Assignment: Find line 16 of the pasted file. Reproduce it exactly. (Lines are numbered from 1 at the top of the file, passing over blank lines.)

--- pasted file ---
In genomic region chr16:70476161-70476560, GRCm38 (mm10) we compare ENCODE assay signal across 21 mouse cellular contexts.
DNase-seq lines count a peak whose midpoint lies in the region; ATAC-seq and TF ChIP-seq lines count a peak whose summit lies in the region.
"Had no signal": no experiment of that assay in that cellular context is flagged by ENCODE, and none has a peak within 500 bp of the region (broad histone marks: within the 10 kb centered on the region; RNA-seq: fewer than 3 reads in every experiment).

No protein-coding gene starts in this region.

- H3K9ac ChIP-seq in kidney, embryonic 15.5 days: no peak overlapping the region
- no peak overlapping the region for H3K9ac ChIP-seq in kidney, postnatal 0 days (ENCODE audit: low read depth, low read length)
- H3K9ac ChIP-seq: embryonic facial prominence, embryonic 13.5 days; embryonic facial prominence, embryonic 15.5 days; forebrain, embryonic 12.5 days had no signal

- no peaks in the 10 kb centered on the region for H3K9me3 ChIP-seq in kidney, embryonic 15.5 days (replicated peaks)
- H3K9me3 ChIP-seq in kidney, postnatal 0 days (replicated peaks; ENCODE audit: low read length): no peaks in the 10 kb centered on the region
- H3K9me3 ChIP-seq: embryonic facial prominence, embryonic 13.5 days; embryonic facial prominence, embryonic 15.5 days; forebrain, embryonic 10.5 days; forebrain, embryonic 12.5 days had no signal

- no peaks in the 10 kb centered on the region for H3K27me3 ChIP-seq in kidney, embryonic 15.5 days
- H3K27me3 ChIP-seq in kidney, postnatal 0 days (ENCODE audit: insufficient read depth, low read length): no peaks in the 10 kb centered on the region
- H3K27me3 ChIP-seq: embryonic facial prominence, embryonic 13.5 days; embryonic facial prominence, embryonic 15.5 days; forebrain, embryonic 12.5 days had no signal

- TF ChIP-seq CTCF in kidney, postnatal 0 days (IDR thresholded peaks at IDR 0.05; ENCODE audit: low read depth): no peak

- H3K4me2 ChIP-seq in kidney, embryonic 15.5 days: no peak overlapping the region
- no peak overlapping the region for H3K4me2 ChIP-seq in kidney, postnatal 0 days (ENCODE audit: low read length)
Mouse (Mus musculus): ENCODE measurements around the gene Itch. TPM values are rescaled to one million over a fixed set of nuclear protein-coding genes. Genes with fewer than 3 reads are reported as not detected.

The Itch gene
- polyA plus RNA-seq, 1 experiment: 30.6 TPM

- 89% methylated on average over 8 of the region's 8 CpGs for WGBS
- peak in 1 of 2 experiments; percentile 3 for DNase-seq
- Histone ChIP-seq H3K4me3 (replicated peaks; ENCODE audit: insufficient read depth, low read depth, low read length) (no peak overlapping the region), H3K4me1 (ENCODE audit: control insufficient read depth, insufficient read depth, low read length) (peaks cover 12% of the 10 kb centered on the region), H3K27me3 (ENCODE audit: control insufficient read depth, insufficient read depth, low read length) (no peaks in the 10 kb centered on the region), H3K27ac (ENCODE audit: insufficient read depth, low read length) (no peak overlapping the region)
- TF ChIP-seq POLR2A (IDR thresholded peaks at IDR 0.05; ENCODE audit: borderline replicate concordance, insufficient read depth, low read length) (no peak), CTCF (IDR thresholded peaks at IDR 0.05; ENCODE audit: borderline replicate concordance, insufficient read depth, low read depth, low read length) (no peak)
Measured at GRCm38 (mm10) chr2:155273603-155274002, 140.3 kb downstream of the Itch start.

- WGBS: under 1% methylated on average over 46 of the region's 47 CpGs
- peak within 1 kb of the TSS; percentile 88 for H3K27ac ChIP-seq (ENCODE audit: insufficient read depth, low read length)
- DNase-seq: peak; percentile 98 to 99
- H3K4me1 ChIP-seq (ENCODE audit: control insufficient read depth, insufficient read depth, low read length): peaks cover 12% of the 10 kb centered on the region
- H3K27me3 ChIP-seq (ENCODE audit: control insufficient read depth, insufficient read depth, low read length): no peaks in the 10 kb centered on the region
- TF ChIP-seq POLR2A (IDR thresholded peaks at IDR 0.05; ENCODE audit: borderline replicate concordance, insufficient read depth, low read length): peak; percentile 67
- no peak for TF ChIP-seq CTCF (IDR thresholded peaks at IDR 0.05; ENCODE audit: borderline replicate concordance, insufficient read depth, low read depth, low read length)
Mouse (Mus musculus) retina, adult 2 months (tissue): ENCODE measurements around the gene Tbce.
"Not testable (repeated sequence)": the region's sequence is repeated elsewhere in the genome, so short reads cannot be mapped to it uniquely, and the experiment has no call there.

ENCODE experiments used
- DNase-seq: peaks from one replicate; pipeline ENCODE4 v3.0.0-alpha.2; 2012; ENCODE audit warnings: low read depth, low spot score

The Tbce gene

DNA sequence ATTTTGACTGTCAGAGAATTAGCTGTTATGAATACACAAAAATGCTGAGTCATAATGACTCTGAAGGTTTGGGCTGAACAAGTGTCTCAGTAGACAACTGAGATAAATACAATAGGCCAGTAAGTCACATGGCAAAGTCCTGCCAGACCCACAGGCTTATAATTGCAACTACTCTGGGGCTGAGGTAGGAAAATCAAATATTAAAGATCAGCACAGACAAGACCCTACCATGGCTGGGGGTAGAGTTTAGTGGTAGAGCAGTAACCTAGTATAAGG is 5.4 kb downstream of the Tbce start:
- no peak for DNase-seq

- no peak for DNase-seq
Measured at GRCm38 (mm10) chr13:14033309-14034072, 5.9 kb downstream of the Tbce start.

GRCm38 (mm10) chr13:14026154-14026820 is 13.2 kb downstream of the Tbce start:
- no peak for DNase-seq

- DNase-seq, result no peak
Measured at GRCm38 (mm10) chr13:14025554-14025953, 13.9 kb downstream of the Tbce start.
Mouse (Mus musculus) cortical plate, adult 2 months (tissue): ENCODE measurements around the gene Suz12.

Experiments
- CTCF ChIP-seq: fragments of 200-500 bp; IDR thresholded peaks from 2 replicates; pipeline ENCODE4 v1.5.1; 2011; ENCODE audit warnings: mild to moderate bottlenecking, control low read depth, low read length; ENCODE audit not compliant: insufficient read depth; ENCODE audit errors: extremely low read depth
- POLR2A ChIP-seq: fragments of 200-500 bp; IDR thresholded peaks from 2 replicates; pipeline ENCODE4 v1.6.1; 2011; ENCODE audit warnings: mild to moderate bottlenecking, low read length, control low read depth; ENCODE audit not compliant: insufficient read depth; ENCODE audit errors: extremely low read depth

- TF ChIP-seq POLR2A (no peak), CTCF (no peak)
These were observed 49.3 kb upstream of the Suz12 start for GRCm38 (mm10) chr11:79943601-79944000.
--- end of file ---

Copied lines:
- no peak overlapping the region for H3K4me2 ChIP-seq in kidney, postnatal 0 days (ENCODE audit: low read length)